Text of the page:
Failure to Supervise
Approximately 1,800 FINRA arbitration cases involving claims of failure to supervise registered representatives are handled annually. Failure to supervise represents one of the more frequently alleged controversy types in FINRA arbitrations. The frequency of failure to supervise claims rests in the fact that failure to supervise can be linked to a broad spectrum of underlying claims, such as negligence, unauthorized trading or unsuitable trading.
Failure to supervise claims arise from a brokerage firm’s breach of its obligations to ensure that its registered representatives comply with internal as well as industry regulations. Moreover, the brokerage firm’s internal procedures for preventing securities violations must meet the standards outlined in FINRA’s rules. The firm’s failure to properly supervise its brokers is a separate cause of action and can lead to liability on the firm itself, separate from any claims asserted against its brokers.
The primary rule outlining the duty to supervise brokers is found in FINRA Rule 3110. That rule requires that a brokerage firm establish and maintain:
a system to supervise the activities of each associated person that is reasonably designed to achieve compliance with applicable securities laws and regulations, and with applicable FINRA rules. Final responsibility for proper supervision shall rest with the member.
Under FINRA Rule 3110 (a) (1)-(7), compliance with applicable securities laws and regulations is accomplished through a diverse range of measures that include the following:
Written Supervisory Procedures (WSPs)
The registration and designation as a branch office or an office of supervisory jurisdiction (OSJ) of each location, including the main office.
The designation of one or more appropriately registered principals in each OSJ and one or more appropriately registered representatives or principals in each non-OSJ branch office with authority to carry out the supervisory responsibilities assigned to that office by the member.
The assignment of each registered person to an appropriately registered representative(s) or principal(s) who shall be responsible for supervising that person's activities.
The use of reasonable efforts to determine that all supervisory personnel are qualified, either by virtue of experience or training, to carry out their assigned responsibilities.
The participation of each registered representative and registered principal, either individually or collectively, no less than annually, in an interview or meeting conducted by persons designated by the member at which compliance matters relevant to the activities of the representative(s) and principal(s) are discussed. Such interview or meeting may occur in conjunction with the discussion of other matters and may be conducted at a central or regional location or at the representative's or principal's place of business.
FINRA’s supervisory guidelines further require that a brokerage firm maintains written supervisory procedures (WSPs) to supervise the activities of its staff. A brokerage firm's WSPs must address the supervision of its personnel and outline internal controls to monitor and flag violations, track correspondence and internal communications, customer complaints and offer proactive procedures to ensure compliance. A firm’s WSPs must also adopt procedures to monitor customer confirmation of certain transactions, changes in addresses and changes in investment objectives.System of Supervisory Control Policies and Procedures (SCPs)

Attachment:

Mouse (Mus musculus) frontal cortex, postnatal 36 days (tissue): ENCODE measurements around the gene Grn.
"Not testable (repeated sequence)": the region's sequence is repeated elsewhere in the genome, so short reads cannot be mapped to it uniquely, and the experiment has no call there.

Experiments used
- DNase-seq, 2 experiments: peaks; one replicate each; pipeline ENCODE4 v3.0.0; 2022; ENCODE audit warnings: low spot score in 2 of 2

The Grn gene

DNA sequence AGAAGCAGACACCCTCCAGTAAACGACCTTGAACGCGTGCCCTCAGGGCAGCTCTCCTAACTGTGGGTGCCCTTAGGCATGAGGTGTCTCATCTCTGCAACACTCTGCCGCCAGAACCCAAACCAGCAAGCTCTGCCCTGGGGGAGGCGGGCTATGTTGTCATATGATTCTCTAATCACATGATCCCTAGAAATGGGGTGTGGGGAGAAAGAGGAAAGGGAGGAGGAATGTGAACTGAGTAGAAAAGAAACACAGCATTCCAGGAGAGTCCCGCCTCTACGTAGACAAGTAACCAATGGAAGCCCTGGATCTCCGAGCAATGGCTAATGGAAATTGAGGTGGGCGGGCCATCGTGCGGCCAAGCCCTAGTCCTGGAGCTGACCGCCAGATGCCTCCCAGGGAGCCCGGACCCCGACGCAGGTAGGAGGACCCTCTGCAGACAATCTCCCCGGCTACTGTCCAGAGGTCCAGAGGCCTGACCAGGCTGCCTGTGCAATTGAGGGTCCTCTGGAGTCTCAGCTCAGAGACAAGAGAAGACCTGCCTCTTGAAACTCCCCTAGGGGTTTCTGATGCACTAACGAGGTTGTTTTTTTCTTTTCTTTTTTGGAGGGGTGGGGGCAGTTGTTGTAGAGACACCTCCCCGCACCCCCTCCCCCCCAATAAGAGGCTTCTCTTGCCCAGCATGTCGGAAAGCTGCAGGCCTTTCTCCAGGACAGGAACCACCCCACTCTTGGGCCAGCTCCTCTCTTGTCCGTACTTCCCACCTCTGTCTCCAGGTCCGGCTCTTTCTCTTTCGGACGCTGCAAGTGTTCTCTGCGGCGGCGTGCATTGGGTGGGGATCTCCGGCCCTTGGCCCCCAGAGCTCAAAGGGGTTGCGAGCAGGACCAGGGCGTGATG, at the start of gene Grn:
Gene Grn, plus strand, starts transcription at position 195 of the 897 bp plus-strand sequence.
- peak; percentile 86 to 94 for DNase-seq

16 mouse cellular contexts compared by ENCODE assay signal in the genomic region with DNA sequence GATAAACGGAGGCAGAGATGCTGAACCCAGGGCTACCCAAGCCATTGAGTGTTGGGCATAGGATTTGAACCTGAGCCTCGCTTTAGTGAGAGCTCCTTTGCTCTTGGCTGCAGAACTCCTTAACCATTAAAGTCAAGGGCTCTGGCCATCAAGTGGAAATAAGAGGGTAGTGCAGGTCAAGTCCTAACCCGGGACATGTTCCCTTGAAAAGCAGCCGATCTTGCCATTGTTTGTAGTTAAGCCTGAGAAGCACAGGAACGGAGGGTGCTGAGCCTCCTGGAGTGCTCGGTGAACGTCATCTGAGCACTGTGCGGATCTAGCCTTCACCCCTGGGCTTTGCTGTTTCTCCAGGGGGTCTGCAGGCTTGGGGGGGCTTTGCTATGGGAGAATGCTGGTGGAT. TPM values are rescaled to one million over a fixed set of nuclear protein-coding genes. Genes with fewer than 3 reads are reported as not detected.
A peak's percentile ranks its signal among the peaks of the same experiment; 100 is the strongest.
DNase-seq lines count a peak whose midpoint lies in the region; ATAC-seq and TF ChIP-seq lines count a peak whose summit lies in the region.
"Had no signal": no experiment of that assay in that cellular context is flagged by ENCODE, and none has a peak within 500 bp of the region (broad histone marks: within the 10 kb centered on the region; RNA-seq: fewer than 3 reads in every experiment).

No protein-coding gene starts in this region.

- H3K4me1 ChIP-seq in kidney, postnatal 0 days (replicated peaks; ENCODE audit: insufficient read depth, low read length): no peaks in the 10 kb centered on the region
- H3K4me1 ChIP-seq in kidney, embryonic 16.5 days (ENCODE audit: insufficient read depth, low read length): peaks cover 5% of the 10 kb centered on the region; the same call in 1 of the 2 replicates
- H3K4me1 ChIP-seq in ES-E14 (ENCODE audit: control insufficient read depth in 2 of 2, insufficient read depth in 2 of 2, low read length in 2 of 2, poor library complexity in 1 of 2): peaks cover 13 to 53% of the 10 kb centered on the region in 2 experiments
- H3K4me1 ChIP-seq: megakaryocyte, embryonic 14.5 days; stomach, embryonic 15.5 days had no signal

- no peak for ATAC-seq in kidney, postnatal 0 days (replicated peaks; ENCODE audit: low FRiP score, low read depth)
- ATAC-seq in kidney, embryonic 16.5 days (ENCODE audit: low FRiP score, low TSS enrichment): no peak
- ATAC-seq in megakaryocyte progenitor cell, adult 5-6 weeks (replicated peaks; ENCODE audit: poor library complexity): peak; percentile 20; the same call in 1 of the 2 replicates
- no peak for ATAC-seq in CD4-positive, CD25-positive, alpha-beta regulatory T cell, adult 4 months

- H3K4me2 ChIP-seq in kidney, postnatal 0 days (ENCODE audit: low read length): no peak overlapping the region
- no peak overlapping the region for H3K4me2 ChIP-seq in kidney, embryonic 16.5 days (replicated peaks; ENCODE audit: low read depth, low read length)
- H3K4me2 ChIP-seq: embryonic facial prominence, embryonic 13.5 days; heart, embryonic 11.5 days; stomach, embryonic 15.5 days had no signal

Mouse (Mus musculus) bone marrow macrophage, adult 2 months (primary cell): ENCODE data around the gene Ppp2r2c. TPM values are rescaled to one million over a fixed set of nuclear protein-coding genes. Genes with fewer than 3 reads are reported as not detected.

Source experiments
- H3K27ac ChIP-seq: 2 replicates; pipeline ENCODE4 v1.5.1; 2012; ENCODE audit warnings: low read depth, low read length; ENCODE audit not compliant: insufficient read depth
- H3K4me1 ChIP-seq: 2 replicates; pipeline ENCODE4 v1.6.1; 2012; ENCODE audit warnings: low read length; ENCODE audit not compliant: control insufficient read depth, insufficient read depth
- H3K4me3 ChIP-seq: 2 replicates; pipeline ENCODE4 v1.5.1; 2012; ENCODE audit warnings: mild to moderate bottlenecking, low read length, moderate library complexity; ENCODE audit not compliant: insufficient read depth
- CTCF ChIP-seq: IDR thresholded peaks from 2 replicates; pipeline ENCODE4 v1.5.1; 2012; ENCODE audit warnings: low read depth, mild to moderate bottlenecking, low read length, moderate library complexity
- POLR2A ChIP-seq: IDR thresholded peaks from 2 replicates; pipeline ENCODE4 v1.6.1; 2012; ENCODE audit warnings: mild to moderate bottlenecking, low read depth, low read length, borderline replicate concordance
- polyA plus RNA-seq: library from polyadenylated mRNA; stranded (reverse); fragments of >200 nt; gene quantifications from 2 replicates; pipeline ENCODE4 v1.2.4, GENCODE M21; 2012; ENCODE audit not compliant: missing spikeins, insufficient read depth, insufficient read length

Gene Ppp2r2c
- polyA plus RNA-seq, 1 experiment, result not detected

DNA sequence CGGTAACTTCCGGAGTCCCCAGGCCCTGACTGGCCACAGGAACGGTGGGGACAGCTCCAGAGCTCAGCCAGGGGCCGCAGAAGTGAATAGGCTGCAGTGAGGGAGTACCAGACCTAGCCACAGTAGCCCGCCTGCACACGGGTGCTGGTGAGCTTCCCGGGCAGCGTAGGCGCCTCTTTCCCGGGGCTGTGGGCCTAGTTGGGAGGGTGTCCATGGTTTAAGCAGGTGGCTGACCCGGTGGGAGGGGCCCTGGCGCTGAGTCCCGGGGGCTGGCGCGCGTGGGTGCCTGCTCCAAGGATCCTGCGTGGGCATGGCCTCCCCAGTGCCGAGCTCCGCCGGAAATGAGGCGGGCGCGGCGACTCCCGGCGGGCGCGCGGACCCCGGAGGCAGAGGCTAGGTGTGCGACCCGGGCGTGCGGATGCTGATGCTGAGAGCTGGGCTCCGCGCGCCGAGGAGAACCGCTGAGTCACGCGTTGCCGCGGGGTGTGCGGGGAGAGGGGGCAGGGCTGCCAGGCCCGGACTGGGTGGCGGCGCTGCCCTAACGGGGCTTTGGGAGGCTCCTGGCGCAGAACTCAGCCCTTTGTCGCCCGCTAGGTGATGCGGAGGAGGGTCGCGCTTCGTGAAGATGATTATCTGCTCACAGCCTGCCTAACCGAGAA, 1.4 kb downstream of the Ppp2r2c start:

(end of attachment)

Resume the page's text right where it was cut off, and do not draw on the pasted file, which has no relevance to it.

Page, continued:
Under FINRA Rule 3120, a brokerage firm, in addition to WSP should also maintain a system of supervisory control policies and procedures (SCPs). SCPs are used as a means to test and verify that a firm’s WSPs are reasonably designed to comply with applicable securities rules.Examples of Failure to Supervise
As outlined above, FINRA rules impose a rigorous and complex set of obligations on a brokerage firm. Appropriate systems and procedures must be in place to monitor employees and protect against policy and procedure violations. Failure to supervise can arise through the failure to monitor and flag potential violations or have adequate measures in place to prevent violations from occurring. The following represent common examples of the failure to supervise:
Failure to implement a rigorous pre-hire screening process.
Failure to monitor communications of individual brokers with existing customers and with potential customers for advertising purposes.
Failure to conduct a yearly review with individual brokers to discuss their compliance with FINRA rules.
Failure to conduct office-wide inspections to detect and prevent violations.
Failure to monitor transactions.
Failure to implement training and licensing
Failure to evaluate and change procedures as necessary
Although the above list is not exhaustive, it is important to understand that the failure to supervise can arise from any number of underlying securities violations. As such it is important for any broker-dealer to keep a proactive compliance system in place.
As for investors, they should be aware that a failure to supervise claim is a separate and distinct cause of action. It points to the need to consult with experienced securities arbitration attorneys, such as Lubiner, Schmidt & Palumbo, if a client feels that her brokerage account has been mishandled or if she otherwise has questions concerning the activity in the account.